Now as for AAA titles, if you negotiate a royalty as well as a developement cost, then you may or may not recieve royalties depending on how well it sells. The publisher will usually tell you the target of money they hope to recoup before the royalties start being divided up.

If you do get such a deal, then you should only count on the development costs, never base anything on royalties.


Finally, all this aside, you should make a profit otherwise there wouldn''t be so many people doing it!


Thanks,



Marc Lambert

marc@darkhex.com

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Speaking of which, does anyone know anything about budget publishers? What sort of sales do their games get? What % do developers get? What''s the total money made by the developer in an average case? Assuming of course the developer made the game, then submitted it, and the publisher didn''t fund any of the development costs. Thanks.

~WarDekar

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So I guess the question I have is, where do you make money at in game development if not royalties? I don''t understand how development costs constitute profit making opportunities. I think of development costs being such things as paying salaries to the programmers, artists, etc., licensing fees for engines and code you use from other developers, etc., and of course costs associated with purchasing software to make graphics, compile code, etc.

What Iget from teh above dialogs is that your money is made, essentially, in the salary you pay yourself from the development budget. Is this accurate? Clarification would be great

Thanks!

Jason

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To put on my economics-degree hat for a second:
The main point about games financially, and one that pulls in some very risk-hungy investors, is that it is almost all fixed cost. In other words, the cost of making a single copy of Quake3 is massive (you need to code/test the game) but the cost of making a second copy is very minimal ( a tiny fraction of the price the consumer pays). With this in mind, you can see that when a game makes more than the original development costs, every additional sale is money for old rope. If a copy of Age Of Empires II gets sold tommorow, almost all the money is big lovely profits, because the development costs were paid back ages ago. This is why publishers like big AAA titles, the fewer and bigger the better, because they pay less development costs per copy sold on the smash hits, whereas lots of smaller games that cover their costs by a smaller percentage arent as attractive to them.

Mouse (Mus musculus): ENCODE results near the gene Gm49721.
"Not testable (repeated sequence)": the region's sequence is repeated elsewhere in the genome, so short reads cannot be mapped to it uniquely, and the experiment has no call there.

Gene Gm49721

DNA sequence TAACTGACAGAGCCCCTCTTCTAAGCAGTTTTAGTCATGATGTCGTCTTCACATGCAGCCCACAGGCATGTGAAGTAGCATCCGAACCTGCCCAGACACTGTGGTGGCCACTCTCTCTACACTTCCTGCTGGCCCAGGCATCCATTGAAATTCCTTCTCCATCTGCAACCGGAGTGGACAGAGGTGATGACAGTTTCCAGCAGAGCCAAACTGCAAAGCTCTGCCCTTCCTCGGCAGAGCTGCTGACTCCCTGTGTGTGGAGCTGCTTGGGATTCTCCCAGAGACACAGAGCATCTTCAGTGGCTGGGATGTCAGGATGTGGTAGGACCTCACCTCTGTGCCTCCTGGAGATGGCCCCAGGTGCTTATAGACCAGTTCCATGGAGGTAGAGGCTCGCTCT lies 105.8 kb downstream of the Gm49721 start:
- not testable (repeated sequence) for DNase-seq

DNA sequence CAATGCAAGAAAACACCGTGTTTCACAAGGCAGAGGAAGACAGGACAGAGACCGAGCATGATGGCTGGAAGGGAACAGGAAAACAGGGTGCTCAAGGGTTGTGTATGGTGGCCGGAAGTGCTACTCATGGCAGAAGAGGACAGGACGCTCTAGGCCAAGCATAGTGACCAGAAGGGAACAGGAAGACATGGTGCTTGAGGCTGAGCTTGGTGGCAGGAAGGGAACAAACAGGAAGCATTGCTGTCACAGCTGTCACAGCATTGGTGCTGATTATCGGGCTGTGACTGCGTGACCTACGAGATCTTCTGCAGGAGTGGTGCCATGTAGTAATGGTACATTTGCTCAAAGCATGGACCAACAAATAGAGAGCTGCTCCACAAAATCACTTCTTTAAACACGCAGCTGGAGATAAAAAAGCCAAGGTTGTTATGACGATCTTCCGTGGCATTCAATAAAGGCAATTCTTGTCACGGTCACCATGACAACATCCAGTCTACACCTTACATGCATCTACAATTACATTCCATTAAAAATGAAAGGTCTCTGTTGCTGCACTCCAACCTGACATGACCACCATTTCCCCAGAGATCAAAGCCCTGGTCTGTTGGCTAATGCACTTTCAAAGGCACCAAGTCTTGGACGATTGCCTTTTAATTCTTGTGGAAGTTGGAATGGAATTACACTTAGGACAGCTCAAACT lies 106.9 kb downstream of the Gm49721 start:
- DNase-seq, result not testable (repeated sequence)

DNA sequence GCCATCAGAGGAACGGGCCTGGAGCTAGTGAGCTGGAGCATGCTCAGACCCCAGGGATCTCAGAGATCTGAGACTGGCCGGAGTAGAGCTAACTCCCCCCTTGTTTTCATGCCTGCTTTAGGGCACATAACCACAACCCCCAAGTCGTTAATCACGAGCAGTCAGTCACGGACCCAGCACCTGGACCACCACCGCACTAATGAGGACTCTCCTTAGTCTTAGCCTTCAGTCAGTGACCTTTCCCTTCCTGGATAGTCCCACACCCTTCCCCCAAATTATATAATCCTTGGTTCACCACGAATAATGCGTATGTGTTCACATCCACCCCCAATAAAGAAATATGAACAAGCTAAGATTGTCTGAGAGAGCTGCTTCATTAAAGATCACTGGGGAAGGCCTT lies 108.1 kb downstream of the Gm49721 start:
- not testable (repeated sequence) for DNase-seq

Because there is a lot of competition amongst big titles, a lot of them dont manage to get their costs back, but some of them (the Sims, AOE 2) make it big time, and the publishers basically gamble on having a hit like that every now and then.
The difference for the smaller (indie) developer with a small budget and a 2-3 man team is huge. In that kind of market, you may well end up funding the development yourself, and thus be entirely dependent on royalties to make money. My strategy game - StarLines INC was self funded, and we get a big percentage royalty for each copy sold. If it had been a big budget title we would have got a nice advance, but no royalties for quite a while (untilt he advance was covered), so the answer is, it really depends on what level of the market you are aiming.

Hope this was helpful to someone. Maybe we can turn this forum into a respectable one again!

http://www.positech.co.uk